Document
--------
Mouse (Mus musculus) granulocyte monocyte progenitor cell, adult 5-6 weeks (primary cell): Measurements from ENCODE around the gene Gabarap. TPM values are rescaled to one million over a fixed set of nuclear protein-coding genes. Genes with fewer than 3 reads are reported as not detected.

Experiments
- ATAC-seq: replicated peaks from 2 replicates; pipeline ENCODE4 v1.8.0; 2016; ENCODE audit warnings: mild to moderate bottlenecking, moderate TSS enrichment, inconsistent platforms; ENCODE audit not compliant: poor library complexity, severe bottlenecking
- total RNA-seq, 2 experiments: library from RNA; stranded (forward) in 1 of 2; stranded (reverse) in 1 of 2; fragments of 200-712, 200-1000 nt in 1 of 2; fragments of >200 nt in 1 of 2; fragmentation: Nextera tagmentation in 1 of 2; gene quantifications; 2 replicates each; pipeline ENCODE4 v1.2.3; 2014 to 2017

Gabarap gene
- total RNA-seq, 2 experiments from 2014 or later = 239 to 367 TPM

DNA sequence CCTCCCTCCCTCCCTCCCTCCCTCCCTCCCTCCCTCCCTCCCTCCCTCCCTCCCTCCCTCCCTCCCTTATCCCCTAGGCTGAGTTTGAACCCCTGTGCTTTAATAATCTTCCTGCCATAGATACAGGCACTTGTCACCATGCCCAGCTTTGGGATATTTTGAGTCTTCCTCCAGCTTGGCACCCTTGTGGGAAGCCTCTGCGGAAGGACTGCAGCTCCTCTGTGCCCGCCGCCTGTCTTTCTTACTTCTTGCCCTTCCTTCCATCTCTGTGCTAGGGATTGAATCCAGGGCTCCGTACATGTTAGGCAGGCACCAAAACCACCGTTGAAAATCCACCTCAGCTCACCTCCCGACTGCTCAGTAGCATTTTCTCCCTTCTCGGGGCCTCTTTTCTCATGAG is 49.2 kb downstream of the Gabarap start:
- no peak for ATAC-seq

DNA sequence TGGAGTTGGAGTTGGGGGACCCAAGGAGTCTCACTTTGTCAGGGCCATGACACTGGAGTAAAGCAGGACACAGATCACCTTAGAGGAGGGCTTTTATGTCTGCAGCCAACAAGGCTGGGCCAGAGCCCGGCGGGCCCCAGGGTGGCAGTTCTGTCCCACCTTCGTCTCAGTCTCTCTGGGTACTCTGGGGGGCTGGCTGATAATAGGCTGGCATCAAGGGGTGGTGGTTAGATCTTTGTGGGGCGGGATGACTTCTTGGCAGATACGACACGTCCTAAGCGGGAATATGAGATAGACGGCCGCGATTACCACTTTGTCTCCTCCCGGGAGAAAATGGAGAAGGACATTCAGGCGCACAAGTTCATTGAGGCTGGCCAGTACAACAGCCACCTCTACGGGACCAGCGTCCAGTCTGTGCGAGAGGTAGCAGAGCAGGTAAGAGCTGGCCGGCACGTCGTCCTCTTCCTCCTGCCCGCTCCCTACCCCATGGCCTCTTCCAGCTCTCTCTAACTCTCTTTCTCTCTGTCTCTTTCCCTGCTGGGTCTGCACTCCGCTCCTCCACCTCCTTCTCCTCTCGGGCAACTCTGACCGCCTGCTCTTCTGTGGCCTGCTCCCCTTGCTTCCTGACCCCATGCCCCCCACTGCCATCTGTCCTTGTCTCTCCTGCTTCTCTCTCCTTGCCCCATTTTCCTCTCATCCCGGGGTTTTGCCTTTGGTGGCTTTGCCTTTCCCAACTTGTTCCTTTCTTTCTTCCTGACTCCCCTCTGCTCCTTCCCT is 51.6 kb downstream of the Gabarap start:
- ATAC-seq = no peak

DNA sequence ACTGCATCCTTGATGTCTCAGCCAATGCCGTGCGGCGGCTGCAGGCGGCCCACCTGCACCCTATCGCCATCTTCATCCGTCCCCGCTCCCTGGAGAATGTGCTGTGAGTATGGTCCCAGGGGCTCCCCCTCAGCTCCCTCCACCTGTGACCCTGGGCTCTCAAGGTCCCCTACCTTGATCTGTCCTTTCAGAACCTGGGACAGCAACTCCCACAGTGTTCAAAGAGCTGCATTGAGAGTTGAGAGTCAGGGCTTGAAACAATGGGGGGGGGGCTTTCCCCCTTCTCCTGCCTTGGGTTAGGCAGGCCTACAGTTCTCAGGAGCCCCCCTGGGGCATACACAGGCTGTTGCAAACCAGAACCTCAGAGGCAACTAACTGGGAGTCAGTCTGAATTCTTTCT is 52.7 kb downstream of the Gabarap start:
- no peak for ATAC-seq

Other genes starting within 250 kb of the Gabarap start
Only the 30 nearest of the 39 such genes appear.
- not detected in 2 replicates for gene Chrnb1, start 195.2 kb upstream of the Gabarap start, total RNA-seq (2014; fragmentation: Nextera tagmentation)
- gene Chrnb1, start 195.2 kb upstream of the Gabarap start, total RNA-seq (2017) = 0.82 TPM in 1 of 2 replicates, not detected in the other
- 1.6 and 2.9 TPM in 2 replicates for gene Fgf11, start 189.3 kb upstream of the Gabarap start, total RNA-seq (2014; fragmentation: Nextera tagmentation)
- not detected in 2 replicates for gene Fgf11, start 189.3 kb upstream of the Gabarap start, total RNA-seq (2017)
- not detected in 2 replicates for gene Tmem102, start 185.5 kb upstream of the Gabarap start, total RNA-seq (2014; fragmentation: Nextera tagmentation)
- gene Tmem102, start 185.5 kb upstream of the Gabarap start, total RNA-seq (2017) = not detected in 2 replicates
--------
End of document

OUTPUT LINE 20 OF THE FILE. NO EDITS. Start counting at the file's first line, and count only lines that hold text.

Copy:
- gene Tmem102, start 185.5 kb upstream of the Gabarap start, total RNA-seq (2017) = not detected in 2 replicates